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Theses Doctoral

Essays in Political Economy and Experimental Economics

Esteban Casanelles, Teresa

In the first chapter, I measure the effects of street-level political advertising on voting behavior. I use a novel dataset on ad location in a major Spanish city during elections for the national parliament as well as granular socio-economic and voting data. This set-up, where more than two parties are running for office and elections are very competitive, allows me to explore the heterogeneous effects of ads across parties as well as how parties' ads affect other parties' vote shares.

To identify the effects of parties' ads, I exploit a legally mandated randomized assignment of ad location to parties across multiple years. I find that a party's own ads have a positive effect on its vote share, although the effects are heterogeneous across parties. A one standard deviation increase in the number of ads increases a party's vote share by 0.79 percentage points on average. Ads of parties with ideologically distant platforms consistently have a negative effect on a party's vote share. In contrast, ads of parties that are close competitors may act either as complements or substitutes in different years.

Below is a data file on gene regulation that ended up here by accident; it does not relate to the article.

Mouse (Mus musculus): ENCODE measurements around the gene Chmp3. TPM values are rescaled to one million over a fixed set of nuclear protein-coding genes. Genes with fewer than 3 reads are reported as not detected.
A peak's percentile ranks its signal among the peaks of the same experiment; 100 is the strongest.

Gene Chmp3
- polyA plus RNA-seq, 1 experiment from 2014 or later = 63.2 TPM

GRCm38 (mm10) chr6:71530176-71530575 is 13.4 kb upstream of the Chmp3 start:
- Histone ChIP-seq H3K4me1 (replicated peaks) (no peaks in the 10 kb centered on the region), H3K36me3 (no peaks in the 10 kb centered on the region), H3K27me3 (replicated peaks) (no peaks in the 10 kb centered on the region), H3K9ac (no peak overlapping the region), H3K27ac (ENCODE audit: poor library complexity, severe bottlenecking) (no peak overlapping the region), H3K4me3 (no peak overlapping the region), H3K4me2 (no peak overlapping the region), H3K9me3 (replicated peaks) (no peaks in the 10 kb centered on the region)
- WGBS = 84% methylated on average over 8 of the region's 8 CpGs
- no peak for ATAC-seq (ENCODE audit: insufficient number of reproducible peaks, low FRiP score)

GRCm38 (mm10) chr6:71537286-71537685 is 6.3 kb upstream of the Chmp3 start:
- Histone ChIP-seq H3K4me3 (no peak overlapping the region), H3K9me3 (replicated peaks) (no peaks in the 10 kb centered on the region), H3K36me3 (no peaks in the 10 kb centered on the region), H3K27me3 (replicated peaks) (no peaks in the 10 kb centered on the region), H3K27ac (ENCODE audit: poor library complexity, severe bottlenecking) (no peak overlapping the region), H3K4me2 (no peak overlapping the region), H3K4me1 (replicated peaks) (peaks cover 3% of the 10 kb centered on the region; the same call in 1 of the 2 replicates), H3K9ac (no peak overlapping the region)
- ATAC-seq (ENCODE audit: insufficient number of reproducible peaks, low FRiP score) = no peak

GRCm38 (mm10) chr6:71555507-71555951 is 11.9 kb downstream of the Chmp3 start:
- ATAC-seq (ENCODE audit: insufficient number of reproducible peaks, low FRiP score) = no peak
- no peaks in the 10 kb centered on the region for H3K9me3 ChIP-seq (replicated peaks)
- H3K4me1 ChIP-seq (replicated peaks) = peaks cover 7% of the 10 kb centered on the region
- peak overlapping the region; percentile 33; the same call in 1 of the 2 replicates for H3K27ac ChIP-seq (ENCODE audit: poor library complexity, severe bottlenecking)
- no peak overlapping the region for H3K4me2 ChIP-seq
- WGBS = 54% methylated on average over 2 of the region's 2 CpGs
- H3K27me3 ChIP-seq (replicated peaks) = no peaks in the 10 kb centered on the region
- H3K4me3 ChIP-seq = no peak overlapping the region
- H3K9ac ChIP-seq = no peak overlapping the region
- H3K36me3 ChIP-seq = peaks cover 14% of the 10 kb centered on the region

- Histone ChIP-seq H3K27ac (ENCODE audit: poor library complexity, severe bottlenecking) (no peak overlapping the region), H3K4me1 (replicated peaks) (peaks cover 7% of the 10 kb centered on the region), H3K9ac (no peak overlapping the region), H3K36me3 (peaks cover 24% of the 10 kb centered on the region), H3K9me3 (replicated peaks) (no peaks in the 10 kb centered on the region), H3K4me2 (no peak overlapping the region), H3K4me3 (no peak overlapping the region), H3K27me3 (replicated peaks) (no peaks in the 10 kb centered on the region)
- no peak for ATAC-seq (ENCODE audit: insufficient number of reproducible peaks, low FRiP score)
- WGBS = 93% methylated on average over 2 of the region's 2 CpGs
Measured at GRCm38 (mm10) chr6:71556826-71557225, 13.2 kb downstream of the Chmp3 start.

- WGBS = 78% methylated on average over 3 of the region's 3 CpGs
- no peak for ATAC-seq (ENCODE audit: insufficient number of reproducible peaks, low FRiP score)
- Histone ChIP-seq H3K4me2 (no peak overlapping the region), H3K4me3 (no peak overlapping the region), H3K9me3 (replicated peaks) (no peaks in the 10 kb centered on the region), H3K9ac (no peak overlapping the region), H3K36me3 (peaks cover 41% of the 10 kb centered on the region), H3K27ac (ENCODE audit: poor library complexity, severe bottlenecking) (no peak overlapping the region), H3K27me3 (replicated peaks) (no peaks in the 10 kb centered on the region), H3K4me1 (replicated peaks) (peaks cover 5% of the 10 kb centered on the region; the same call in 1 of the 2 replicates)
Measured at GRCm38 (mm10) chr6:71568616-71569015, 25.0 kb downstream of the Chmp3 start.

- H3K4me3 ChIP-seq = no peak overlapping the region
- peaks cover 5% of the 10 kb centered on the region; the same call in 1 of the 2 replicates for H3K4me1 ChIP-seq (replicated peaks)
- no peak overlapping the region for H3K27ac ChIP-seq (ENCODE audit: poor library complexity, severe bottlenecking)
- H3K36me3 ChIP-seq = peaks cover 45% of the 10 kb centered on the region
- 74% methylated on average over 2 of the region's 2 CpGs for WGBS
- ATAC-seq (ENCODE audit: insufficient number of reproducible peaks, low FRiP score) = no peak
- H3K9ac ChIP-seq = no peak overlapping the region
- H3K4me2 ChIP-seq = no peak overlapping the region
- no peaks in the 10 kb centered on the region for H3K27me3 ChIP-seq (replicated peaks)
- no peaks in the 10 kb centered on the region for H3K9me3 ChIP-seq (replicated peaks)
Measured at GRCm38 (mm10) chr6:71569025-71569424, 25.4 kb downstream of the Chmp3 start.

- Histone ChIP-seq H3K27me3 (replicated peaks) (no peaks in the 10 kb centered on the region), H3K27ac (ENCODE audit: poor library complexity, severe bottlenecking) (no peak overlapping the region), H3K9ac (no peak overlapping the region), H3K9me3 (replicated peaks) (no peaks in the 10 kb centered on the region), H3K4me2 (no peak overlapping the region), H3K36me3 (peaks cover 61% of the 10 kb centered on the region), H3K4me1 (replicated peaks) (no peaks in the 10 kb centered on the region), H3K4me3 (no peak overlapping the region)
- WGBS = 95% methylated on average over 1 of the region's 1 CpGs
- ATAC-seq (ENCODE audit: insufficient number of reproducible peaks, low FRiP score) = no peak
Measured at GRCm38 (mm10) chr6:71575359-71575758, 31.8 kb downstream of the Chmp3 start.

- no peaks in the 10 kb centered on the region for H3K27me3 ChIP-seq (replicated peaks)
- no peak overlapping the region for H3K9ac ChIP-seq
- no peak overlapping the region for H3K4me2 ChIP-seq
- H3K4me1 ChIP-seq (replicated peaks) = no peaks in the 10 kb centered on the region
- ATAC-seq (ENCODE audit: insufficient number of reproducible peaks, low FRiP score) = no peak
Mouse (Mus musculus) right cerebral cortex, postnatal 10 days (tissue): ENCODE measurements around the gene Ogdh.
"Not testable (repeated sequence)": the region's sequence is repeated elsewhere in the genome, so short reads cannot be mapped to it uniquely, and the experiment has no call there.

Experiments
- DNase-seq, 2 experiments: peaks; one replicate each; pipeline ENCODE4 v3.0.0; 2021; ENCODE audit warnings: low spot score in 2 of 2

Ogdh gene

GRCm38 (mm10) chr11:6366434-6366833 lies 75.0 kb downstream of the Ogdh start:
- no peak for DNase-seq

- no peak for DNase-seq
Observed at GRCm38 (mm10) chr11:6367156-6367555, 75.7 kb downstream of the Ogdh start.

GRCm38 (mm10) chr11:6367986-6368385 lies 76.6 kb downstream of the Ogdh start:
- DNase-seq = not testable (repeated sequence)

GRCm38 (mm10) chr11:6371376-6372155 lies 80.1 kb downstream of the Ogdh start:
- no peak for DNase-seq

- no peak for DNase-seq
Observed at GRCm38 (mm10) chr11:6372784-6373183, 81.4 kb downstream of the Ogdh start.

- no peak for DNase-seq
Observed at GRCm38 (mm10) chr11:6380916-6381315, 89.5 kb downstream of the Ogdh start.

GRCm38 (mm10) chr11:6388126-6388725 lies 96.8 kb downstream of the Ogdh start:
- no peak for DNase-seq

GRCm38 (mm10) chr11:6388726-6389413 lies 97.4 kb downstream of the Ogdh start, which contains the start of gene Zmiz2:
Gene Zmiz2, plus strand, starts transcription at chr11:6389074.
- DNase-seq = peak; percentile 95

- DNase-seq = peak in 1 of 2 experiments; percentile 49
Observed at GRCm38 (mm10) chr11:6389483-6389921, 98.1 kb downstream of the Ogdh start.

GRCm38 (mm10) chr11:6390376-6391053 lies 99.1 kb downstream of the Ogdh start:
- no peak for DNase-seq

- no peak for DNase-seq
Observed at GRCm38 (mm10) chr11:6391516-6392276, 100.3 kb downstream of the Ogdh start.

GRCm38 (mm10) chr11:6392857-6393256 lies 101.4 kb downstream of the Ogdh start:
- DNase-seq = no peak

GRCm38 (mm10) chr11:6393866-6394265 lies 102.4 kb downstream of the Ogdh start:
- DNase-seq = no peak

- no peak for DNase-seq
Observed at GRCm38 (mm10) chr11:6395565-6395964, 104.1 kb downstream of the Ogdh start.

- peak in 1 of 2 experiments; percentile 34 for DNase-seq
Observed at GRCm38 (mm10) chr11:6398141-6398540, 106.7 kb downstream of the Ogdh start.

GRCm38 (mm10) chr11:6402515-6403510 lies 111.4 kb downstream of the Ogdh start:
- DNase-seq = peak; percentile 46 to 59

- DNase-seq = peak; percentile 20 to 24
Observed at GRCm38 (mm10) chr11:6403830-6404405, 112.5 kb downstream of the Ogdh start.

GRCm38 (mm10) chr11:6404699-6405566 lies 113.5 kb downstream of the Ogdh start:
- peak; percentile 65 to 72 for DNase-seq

The second chapter analyses the effects of an economic shock on the emergence of new parties and other changes in voting parties by using regional variation in the exposure to the shock. I find that a worsening of economic conditions as measured by unemployment rate leads to an increase in electoral competition and volatility. In particular, the deeper the effects of the recession in a area, the larger the number of new parties emerge and become more successful and there is an increase in the changes in vote shares. On the other hand, the vote share of parties previously in government decreases and a decrease in vote share concentration.

The third chapter is a co-authored works where we present experimental evidence establishing that the level of incentives affects both gameplay and beliefs. Holding fixed the actions of the other player, we find that, in the context of dominance-solvable games, higher incentives make subjects more likely to best-respond to their beliefs. Moreover, higher incentives result in more responsive beliefs but not necessarily less biased. We provide evidence that incentives affect effort and that it is effort, and not incentives directly, that accounts for the changes in belief formation. The results support models where, in addition to choice mistakes, players exhibit costly attention.

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More About This Work

Academic Units
Economics
Thesis Advisors
Prat, Andrea
Degree
Ph.D., Columbia University
Published Here
May 19, 2021